Today’s data-driven healthcare environment provides the raw materials (or “oil”) to fuel this kind of personalized care, and make it cost-effective as well. But it takes savvy analysis to turn that data into the kind of reports and recommendations providers, patients and communities need to make informed decisions.

The good news: IBM is uniquely positioned to help organizations and individuals achieve these goals. The IBM® Smarter Care initiative draws on a comprehensive portfolio of advanced IBM technologies and services to help generate new patient insights that can improve the quality of care; facilitate collaboration among organizations, patients, government agencies and other groups; and promote wellness through a range of public health and social programs.

IBM Patient Care and Insights is a key component of the Smarter Care initiative. By incorporating advanced analytics with care management capabilities, Patient Care and Insights can produce valuable insights and enable holistic, individualized care.

Advanced analytics: Leading the way to Smarter Care

Several leading healthcare organizations are already on the path to Smarter Care and demonstrating the real-world benefits of advanced analytics from IBM. For example, in St. Louis, Missouri, BJC HealthCare—one of the largest nonprofit healthcare systems in the United States—is using natural language processing (NLP) and content analytics capabilities from IBM to extract information from patient records that are valuable for clinical research. By tapping into unstructured data, such as text-based doctors notes, BJC HealthCare is surfacing important social factors, demographic information and behavioral patterns that would otherwise be hidden from researchers.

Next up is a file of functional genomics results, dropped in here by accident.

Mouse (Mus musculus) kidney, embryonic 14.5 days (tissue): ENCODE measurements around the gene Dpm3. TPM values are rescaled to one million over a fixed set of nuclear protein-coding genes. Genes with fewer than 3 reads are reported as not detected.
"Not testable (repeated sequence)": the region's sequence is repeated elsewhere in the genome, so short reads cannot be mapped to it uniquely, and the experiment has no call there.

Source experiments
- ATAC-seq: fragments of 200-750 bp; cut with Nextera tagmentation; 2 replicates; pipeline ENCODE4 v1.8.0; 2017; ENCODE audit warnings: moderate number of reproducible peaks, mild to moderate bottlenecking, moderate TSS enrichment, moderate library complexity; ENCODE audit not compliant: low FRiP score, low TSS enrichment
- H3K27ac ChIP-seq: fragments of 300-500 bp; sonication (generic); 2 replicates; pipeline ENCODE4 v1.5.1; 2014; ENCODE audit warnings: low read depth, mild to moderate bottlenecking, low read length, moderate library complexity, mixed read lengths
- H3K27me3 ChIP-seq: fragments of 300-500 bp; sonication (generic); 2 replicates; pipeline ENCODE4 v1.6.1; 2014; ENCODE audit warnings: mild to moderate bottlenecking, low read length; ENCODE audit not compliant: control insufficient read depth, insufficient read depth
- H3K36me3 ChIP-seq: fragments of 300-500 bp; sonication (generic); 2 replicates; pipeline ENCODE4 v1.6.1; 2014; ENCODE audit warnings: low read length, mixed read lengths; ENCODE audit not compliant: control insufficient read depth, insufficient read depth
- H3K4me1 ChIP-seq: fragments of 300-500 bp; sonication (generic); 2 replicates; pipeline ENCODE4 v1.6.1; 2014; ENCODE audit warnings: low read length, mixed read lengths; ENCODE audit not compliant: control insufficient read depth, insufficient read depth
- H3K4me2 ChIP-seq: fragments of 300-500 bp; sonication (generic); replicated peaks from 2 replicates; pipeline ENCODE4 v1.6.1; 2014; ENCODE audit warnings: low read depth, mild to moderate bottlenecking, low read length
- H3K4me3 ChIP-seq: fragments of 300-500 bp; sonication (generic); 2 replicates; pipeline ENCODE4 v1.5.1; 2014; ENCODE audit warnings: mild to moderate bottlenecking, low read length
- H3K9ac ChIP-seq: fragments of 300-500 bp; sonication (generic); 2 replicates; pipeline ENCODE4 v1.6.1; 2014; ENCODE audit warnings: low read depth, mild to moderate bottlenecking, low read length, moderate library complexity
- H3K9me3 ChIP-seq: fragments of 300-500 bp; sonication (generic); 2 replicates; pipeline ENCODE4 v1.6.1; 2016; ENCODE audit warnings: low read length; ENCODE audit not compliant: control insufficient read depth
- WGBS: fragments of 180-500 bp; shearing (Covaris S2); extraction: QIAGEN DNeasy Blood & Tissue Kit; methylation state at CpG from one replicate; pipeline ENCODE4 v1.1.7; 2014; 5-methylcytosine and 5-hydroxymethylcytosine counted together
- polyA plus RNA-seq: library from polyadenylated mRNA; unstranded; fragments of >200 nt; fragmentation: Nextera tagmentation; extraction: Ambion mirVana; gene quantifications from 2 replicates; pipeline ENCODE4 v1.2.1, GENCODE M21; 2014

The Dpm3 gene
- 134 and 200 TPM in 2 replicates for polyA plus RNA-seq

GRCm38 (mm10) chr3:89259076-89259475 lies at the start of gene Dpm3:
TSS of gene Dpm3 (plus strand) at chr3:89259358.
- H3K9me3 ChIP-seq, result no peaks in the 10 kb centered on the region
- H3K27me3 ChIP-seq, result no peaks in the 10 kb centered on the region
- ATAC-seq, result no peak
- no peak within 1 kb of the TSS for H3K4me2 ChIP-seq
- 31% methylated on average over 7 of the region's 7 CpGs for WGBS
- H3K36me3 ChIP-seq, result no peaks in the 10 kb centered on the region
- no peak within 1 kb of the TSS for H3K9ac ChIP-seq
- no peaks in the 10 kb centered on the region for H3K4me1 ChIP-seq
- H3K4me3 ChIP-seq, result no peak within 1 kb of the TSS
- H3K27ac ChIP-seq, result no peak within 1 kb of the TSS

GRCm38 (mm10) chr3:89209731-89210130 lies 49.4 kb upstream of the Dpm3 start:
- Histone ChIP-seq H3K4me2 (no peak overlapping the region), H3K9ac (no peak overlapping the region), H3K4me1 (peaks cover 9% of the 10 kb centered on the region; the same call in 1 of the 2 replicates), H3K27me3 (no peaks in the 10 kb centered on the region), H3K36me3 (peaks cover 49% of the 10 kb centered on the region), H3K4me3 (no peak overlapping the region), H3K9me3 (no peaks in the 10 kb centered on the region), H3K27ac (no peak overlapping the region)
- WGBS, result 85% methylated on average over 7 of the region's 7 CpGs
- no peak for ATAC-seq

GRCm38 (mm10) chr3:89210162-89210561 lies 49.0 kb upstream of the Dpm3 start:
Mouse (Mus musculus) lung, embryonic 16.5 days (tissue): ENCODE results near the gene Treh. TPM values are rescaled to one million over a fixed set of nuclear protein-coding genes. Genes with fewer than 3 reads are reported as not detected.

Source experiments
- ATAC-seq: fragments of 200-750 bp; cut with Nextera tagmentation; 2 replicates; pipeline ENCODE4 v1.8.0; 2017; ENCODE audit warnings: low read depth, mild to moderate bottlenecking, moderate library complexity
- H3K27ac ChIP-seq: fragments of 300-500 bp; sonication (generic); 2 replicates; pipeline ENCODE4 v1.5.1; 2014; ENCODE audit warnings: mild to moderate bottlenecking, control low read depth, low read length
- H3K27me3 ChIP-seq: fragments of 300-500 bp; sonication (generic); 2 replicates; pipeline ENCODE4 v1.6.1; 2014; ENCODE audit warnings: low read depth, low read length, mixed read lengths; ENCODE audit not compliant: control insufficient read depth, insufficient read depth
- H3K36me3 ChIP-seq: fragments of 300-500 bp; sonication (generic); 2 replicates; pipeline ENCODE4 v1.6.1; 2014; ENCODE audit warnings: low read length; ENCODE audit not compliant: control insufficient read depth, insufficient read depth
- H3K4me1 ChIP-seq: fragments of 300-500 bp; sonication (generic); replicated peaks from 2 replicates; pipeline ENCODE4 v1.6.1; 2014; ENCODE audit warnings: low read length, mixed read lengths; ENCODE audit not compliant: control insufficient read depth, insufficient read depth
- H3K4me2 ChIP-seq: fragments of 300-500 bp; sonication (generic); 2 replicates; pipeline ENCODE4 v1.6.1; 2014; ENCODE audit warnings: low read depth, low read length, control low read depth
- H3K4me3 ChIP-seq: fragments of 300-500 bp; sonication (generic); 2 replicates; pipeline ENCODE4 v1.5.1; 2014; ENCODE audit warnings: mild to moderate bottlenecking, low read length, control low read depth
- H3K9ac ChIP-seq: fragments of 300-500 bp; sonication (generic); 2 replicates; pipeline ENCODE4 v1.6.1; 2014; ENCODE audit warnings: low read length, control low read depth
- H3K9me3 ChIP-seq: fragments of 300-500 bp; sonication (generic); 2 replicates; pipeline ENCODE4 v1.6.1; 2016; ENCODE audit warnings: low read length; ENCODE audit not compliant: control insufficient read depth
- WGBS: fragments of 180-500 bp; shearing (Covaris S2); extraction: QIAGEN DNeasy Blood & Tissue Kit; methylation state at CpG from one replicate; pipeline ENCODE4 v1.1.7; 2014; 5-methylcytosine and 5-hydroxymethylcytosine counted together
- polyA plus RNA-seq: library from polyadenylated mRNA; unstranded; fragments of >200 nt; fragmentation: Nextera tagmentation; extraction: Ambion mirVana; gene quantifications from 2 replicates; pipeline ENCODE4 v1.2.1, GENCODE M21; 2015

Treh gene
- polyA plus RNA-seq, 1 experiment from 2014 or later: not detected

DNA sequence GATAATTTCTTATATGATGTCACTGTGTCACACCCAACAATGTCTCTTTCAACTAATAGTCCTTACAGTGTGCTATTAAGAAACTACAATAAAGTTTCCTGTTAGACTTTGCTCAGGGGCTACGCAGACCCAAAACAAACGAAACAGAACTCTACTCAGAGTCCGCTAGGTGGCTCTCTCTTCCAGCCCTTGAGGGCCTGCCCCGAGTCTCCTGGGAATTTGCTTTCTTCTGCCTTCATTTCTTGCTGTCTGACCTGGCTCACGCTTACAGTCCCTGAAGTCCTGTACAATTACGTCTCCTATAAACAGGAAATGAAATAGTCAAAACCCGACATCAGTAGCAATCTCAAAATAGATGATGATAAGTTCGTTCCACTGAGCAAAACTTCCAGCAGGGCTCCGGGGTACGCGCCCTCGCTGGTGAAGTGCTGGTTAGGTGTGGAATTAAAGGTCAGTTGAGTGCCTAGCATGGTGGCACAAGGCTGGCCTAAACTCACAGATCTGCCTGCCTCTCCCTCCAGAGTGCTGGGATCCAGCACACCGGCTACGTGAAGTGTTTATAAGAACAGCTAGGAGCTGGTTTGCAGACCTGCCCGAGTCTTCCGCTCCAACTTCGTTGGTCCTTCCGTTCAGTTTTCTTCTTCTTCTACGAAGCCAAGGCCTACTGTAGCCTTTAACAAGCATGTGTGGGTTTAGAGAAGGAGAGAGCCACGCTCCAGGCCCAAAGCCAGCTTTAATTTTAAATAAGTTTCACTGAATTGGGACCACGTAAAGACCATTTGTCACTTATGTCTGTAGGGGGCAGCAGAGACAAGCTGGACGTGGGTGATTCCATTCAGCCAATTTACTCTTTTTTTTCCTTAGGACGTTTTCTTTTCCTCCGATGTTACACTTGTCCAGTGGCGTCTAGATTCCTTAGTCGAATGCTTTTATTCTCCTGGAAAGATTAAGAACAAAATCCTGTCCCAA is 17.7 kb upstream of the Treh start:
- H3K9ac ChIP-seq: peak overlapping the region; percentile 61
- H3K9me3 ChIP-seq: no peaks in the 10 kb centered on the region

BJC HealthCare is also using IBM technologies to reduce hospital readmissions for chronic heart failure (CHF). The organization is analyzing clinical data such as ejection fraction metrics (which represent the volume of blood pumped out of the heart with each beat) to better predict which patients are most likely to be readmitted. These insights enable providers to implement tailored interventions that can avoid some readmissions.

The University of North Carolina (UNC) Health Care is using Patient Care and Insights for three new pilot projects. First, UNC is employing NLP and content analytics on free-text clinical notes to discover predictors of hospital readmission, identifying patients at risk and improving pre-admission prediction models.

UNC is also using IBM technology to empower patients. IBM NLP technology is helping to transform clinical data contained electronic medical records (EMRs) into a format that can be presented to patients through an easy-to-use portal. Streamlined access to information will help patients make more informed decisions and encourage deeper participation in their own care.

Finally, UNC is using NLP to help generate alerts and reminders for physicians. With NLP, the organization is extracting key unstructured data from EMRs, such as abnormal cancer test results, and then storing this data in a structured form within a data warehouse. The structured data can then be used to produce alerts for prompt follow-up care.

This is just the beginning. As organizations continue to launch new projects that capitalize on advanced analytics, case management and other technologies from IBM, we expect to see some very innovative approaches to delivering Smarter Care.

Learn more about IBM Smarter Care by visiting:

ibm.com/smarterplanet/us/en/smarter_care/overview/

For more about IBM Patient Care and Insights, visit:

ibm.com/software/ecm/patient-care/

As always, share your comments or questions below.

Moving Beyond One-Size-Fits-All Medicine to Data-Driven Insights with Similarity Analytics